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Parks and Wildlife offers reward in elk poaching case

Two trophy bulls killed northeast of Norwood
This and another trophy bull elk were killed and abandoned in the Sanborn Park area of the Uncompahgre National Forest northeast of Norwood. A $1,250 reward is being offered for information leading to an arrest or citation.

Colorado Parks and Wildlife continues to seek information about two bull elk killed illegally northeast of Norwood in the Uncompahgre National Forest in early November.

Now, a reward of $1,250 is being offered for information that leads to an arrest or a citation being written to the person or people who killed the bulls. Tips can be anonymous.

Both bull elk had six-point racks, which indicated they were mature animals in prime breeding age. The animals, found in Game Management Unit 61 in the Sanborn Park area, were killed and left to rot early in the third rifle season, likely sometime from Nov. 3-8.

Unit 61 is considered prime elk habitat, and to preserve the healthy herds and the hunting experience, license sales are limited.

“People wait a long time to draw a tag there, and it is very disturbing that someone would illegally kill two prime bulls near each other,” said Joe Lewandowski, public information officer for Colorado Parks and Wildlife.

The dead elk, which were killed well away from any forest roads, were spotted by a hunter who reported them to a local district wildlife manager. Evidence including a bullet has been recovered from the scene.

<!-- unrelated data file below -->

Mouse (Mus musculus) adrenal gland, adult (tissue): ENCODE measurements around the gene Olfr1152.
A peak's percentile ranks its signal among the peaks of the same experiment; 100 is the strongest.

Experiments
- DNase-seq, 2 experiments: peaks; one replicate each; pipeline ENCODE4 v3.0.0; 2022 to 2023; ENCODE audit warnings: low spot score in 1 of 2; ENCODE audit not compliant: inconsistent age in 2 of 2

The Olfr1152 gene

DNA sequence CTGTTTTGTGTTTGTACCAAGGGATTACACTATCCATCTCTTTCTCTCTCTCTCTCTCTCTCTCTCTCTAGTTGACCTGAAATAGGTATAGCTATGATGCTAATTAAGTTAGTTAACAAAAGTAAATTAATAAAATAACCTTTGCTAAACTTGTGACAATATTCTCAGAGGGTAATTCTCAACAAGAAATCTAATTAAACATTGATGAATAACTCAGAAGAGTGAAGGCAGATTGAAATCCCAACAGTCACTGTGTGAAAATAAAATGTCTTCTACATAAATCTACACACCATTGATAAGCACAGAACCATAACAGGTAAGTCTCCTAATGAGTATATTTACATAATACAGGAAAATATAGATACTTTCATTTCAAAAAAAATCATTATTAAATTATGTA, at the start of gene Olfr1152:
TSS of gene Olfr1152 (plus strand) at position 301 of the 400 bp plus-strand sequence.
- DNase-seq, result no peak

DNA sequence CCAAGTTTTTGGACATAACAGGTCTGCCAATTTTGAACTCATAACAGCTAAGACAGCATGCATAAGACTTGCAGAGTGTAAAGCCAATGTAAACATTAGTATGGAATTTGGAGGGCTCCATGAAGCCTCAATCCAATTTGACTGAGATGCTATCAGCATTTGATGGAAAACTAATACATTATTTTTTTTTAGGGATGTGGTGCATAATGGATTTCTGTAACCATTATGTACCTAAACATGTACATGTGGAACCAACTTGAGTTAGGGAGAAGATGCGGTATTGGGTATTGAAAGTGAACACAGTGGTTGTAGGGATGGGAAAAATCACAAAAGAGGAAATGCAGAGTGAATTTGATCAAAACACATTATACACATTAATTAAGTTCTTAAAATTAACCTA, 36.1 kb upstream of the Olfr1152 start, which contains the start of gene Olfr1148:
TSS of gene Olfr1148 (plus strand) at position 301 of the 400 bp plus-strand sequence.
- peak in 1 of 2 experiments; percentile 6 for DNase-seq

“Whoever did this shows a total lack of respect for wildlife and ethical hunting,” said Norwood District Ranger Mark Caddy. “Colorado’s hunters are ethical, respect wildlife and follow regulations. This was not done by a hunter, it was done by a criminal.”

There was no carcass tag attached to the animals, and the meat was not harvested as required, indicating that they were shot illegally. The antlers also were not harvested.

The loss of two bull elk in prime breeding age is especially troubling because of struggling elk populations in Colorado, Lewandowski said.

“We have licenses and regulations to perpetuate the wildlife resource, and when we have something like this, it takes away from everyone in Colorado,” he said. “We rely on the public to solve these tough cases that happen in remote areas. If anyone has any inkling of what happened, we would like to hear from them.”

In addition to regular fines, the alleged poaching incident would also qualify for an additional $10,000 fine per bull elk under the Samson Law, a surcharge applied when trophy animals are poached. The law was passed after a popular bull elk in Estes Park was illegally killed inside city limits.

Operation Game Thief, a Wildlife Crimestoppers organization, is offering a $1,000 reward, and Colorado Backcountry Hunters and Anglers is offering an additional $250.

BHA is a nationwide organization with 1,700 members in Colorado and more than 20,000 members nationwide.

“Backcountry Hunters and Anglers is an organization that promotes legal, ethical hunting and fair chase, so we are compelled to speak up on this terrible incident,” said Craig Grother, a member of the organization who lives in Norwood.

Anyone with information about this crime against wildlife can make a report to the Montrose wildlife service center at 1-970-252-6000, or to Operation Game Thief at 1-877-265-6648. Informants can remain anonymous and are eligible for rewards.